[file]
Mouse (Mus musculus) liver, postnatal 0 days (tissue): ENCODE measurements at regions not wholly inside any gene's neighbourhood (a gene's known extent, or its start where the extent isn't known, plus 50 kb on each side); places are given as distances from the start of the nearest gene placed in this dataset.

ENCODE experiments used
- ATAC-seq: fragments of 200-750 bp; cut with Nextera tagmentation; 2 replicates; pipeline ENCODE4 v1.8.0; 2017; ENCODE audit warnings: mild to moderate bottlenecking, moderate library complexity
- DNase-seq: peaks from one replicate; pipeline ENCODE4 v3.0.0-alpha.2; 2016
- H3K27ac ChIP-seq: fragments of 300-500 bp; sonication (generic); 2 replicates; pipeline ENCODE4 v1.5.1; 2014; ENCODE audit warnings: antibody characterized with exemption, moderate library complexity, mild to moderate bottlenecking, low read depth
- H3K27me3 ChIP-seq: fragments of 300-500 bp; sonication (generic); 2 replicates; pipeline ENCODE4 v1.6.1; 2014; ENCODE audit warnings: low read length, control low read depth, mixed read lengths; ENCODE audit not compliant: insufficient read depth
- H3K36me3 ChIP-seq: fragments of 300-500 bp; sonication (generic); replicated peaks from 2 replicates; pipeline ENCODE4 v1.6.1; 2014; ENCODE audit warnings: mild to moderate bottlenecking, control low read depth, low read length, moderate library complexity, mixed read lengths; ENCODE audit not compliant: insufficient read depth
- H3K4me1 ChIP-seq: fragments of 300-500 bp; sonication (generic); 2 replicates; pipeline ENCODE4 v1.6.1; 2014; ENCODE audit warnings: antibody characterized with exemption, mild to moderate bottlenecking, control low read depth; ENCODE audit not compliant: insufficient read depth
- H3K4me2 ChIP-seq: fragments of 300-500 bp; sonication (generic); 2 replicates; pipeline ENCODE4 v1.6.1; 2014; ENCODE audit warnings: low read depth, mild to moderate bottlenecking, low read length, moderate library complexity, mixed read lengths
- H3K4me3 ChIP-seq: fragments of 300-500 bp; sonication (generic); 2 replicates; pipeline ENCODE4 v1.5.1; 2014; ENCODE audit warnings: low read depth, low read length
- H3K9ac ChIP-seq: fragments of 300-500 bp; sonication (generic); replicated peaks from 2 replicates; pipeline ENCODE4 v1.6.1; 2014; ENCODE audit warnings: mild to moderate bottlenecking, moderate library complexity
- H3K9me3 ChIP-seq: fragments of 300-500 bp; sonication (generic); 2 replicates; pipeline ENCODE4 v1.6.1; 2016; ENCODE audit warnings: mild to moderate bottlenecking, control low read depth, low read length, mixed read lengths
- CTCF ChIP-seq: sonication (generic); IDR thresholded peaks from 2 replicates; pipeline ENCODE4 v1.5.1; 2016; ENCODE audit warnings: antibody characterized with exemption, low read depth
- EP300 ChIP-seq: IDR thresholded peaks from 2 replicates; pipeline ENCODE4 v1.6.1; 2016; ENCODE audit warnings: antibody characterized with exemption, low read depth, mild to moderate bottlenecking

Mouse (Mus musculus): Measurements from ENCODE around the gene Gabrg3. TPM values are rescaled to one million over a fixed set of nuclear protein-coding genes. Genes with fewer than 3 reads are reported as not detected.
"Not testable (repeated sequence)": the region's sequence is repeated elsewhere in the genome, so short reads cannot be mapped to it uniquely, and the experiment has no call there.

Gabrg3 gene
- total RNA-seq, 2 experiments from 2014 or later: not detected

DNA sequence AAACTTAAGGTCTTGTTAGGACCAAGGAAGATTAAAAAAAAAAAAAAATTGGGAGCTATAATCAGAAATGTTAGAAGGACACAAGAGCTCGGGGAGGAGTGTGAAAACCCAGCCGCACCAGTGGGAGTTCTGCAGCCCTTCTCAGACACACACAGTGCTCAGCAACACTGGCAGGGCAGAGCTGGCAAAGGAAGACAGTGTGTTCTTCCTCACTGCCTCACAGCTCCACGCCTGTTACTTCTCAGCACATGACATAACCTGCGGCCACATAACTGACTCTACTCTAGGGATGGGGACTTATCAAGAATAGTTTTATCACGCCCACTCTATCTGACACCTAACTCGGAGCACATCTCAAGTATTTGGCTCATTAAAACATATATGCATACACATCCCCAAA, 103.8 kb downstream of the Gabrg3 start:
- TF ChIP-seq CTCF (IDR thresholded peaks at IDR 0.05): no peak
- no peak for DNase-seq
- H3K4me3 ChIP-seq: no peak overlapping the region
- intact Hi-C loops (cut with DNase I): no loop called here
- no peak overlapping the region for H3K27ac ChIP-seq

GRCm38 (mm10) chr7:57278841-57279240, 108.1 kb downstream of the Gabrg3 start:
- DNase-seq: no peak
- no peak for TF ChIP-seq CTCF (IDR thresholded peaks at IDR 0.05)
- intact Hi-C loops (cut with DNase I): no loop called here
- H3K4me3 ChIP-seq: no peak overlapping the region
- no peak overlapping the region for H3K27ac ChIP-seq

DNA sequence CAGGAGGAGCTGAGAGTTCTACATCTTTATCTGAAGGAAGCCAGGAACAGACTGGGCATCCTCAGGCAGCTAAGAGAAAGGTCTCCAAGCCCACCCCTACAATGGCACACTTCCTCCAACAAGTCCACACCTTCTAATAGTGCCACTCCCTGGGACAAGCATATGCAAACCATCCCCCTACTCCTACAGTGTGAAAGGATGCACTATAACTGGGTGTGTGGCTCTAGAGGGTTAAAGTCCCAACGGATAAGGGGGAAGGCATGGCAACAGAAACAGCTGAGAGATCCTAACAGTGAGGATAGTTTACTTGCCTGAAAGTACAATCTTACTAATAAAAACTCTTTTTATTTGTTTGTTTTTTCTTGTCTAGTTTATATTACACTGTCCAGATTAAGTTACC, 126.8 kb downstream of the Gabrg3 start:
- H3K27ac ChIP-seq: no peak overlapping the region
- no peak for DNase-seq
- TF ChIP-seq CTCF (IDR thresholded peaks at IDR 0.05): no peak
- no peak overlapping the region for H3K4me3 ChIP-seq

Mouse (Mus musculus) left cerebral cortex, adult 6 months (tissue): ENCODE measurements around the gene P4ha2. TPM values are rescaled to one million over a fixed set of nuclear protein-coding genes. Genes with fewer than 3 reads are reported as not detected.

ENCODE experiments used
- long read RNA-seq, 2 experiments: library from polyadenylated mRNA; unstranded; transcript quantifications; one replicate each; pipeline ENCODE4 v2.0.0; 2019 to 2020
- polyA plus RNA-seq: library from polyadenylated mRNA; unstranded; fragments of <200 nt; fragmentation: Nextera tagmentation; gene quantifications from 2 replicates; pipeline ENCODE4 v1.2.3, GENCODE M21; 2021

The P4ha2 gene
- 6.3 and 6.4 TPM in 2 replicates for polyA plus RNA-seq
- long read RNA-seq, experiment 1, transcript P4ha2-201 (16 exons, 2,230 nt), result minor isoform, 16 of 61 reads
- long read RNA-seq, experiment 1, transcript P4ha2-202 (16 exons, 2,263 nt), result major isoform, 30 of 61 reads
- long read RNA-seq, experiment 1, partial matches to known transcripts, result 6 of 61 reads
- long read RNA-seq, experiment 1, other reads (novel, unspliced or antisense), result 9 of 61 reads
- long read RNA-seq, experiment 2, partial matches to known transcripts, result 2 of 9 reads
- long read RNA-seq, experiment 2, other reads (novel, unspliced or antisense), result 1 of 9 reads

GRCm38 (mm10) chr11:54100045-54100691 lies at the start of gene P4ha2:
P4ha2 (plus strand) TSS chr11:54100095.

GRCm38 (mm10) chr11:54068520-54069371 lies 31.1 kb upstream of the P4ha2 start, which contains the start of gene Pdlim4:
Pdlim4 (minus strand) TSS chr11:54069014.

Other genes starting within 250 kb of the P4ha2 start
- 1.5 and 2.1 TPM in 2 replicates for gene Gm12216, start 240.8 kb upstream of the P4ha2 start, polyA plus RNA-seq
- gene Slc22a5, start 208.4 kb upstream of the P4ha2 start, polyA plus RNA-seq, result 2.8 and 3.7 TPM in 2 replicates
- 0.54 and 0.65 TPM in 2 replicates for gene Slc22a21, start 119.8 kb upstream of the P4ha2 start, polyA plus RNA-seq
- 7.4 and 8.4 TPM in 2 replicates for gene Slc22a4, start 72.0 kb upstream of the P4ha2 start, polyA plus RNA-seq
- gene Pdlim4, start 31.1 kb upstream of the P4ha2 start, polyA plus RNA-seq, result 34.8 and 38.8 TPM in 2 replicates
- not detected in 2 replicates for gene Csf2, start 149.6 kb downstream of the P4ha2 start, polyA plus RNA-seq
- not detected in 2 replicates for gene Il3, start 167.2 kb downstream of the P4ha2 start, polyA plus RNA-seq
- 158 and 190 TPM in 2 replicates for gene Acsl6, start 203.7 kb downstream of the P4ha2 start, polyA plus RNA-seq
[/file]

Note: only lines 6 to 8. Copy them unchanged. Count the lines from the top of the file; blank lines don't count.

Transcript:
- H3K27me3 ChIP-seq: fragments of 300-500 bp; sonication (generic); 2 replicates; pipeline ENCODE4 v1.6.1; 2014; ENCODE audit warnings: low read length, control low read depth, mixed read lengths; ENCODE audit not compliant: insufficient read depth
- H3K36me3 ChIP-seq: fragments of 300-500 bp; sonication (generic); replicated peaks from 2 replicates; pipeline ENCODE4 v1.6.1; 2014; ENCODE audit warnings: mild to moderate bottlenecking, control low read depth, low read length, moderate library complexity, mixed read lengths; ENCODE audit not compliant: insufficient read depth
- H3K4me1 ChIP-seq: fragments of 300-500 bp; sonication (generic); 2 replicates; pipeline ENCODE4 v1.6.1; 2014; ENCODE audit warnings: antibody characterized with exemption, mild to moderate bottlenecking, control low read depth; ENCODE audit not compliant: insufficient read depth